Now, if I had to move on beyond that point, there's a lot of misfires happening. Occasionally, I would watch the movie and point out competence. But Mario's movie does not have the narrative quality that Melvin's film did. Both movies are made on a shoestring budget. It's key to understanding Sweet Sweetback. That movie was done on the super-cheap that it was a miracle that it was ever made. But that cheapness came from the fact that Melvin Van Peebles divorced himself from the studio system when he wouldn't play well with others. (He absolutely shouldn't have played well with others, so keep that in mind.) Mario's movie reads as equally cheap, but without having the benefit of the freedom of storytelling. I'm not saying that Mario would have made something life-changing had he chosen not to get in bed with Showtime Pictures, but everything about this movie screams that it was made to be shopped to a distributor for little money. The filmmaking style comes across more like community theater than the guerilla filmmaking that his father employed.
It's not that Mario didn't have an artistic voice. He totally did. But they exist as moments in the story, not the story in total. They are all disparate elements that lack cohesion. For instance, there's a scene of Mario on the ceiling as an angel. It really has no tie to the story as a whole. Mario as Melvin would often talk to Mario as Melvin as Sweetback as a means to convey Melvin's frustration with the production process in general. But that Sweetback character is more used as a practical thing than it was a real issue that Melvin dealt with. It doesn't really help the movie. Also, large amounts of the story are told in voiceover. It's not like the film was all voiceover. It's just when moments needed to be truncated. There was one artistic element that I kind of liked, the faux-documentary style of character interviews. But because so many other artistic choices were being made, it lessened the impact of those documentary conversations. Those interviews would have worked, by the way, by themselves. Mario made the right decision to have real interviews with the actual peopel involved during the closing credits and that was effective, even if one of the interviewees was Bill Cosby. (We didn't know at the time! Also, Cosby, for all of his flaws, oddly had his fingers in a lot of moments of history.)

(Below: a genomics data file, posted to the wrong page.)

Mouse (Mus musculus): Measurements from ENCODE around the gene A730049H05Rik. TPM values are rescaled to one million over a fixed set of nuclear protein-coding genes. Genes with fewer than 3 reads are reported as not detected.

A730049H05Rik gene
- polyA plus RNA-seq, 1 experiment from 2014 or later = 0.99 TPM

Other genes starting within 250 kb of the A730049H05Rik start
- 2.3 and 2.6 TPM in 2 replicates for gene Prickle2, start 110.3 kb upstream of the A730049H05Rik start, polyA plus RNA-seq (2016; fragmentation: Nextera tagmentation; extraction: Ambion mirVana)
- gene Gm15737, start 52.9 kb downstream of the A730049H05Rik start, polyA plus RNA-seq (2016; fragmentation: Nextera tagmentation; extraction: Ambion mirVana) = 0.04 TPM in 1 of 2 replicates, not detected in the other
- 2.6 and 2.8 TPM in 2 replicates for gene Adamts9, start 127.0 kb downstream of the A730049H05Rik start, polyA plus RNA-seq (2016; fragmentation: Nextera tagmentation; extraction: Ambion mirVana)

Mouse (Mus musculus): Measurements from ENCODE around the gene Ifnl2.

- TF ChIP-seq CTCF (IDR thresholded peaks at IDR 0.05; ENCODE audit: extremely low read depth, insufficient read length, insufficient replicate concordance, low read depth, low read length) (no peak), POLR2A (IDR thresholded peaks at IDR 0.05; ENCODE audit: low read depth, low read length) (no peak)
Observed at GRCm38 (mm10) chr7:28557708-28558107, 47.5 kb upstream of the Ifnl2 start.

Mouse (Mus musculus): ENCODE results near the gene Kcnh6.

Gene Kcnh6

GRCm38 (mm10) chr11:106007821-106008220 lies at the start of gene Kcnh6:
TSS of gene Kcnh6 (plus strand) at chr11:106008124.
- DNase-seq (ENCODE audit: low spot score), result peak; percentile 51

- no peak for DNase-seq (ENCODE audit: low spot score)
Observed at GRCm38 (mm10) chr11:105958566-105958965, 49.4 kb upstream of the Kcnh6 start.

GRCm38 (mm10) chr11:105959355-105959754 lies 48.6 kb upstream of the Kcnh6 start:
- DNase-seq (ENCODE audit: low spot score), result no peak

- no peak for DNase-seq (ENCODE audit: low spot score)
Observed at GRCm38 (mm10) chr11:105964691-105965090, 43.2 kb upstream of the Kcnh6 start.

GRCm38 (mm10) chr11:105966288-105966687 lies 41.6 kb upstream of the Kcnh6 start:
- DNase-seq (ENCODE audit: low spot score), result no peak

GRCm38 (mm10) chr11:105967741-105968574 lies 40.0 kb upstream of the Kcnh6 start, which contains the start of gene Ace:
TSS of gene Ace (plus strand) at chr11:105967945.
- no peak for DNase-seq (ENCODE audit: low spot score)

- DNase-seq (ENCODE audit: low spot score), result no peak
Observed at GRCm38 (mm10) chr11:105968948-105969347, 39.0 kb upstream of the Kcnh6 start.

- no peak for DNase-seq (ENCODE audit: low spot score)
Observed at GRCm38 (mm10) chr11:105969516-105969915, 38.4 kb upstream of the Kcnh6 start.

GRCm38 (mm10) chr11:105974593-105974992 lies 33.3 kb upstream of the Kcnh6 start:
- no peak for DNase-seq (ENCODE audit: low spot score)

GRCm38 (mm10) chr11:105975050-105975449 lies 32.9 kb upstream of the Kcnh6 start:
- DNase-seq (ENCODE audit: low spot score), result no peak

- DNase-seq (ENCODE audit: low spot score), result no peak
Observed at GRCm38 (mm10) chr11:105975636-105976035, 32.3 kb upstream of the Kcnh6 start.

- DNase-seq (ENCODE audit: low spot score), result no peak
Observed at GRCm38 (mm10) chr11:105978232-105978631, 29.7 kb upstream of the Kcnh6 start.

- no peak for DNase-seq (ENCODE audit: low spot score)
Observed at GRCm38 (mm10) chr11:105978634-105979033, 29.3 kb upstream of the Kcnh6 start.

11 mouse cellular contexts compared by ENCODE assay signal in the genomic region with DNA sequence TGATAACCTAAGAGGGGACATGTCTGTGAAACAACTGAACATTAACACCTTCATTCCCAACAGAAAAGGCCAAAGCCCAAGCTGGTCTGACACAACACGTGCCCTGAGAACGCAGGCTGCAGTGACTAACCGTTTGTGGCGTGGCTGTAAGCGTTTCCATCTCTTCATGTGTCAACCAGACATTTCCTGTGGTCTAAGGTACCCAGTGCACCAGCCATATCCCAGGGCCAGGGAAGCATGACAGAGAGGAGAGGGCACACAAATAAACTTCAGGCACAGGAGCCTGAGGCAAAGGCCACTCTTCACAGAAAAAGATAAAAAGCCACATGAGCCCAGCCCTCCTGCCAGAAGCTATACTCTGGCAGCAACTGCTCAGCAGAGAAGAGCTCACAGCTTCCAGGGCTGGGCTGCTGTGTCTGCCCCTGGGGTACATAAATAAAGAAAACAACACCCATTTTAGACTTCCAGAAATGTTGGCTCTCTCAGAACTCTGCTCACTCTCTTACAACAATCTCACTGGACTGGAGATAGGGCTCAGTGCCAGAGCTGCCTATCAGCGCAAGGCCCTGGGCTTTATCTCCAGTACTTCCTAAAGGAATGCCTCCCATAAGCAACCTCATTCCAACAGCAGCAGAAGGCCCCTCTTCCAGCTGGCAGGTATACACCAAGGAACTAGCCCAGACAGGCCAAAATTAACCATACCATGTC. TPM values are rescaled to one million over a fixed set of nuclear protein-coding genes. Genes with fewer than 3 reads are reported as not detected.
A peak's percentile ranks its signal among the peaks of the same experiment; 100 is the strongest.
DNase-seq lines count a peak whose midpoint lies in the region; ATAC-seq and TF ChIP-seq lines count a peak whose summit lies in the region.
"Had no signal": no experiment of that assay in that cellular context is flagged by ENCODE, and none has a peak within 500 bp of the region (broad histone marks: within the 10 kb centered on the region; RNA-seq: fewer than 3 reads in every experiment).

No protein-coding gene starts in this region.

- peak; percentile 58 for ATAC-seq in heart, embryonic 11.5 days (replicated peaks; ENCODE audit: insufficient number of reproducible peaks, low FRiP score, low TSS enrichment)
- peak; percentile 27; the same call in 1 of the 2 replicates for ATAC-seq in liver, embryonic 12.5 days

But the biggest disserve that Baadasssss! has is the fact that it doesn't sell Sweet Sweetback's Baadasssss Song as the historical movie it was. I know that I could drop that name to a bunch of people and they wouldn't know what it was. Heck, without my history at the video store, I don't know that I could spout facts about the movie either. But the impact of this movie is neutered because of the lack of time devoted to what it did to society. In some ways, Dolemite is My Name follows a lot of the same beats that Baadasssss! does, but Dolemite is My Name is actually pretty darned fun. Dolemite is My Name knows what Dolemite's impact is on pop culture and sells it hard. It knows that it has importance, but also knows exactly where in the zeitgeist the movie falls. Even though I knew a lot of the stuff that was in Baadassss!, the film undersells the importance of Sweet Sweetback's Baadasssss Song. If anything, it undersells a lot of things because it tries to do too much at the same time. That's the movie. It wants to just talk about this time period without having much to say. At the end of the day, this was about a movie that had a hard time being made. That's not a takeaway. Come down hard on something.
But also, you have to realize that I'm overly hard on biopics. It's not a surprise. I loved Dolemite is My Name because the movie itself became special. But biopics have the burden of reflecting reality and sometimes, reality isn't as interesting as fiction. When it is, I lose my mind. But when it's something like this, it oddly made Sweet Sweetback less special. I hope that Mario Van Peebles got something personal out of this movie because he needs that. But from an outside perspective, there's a lot of smoothed over edges when this thing should be as edgy as it gets.
Film is great. It can challenge us. It can entertain us. It can puzzle us. It can awaken us.
Mr. H has watched an upsetting amount of movies. They bring him a level of joy that few things have achieved.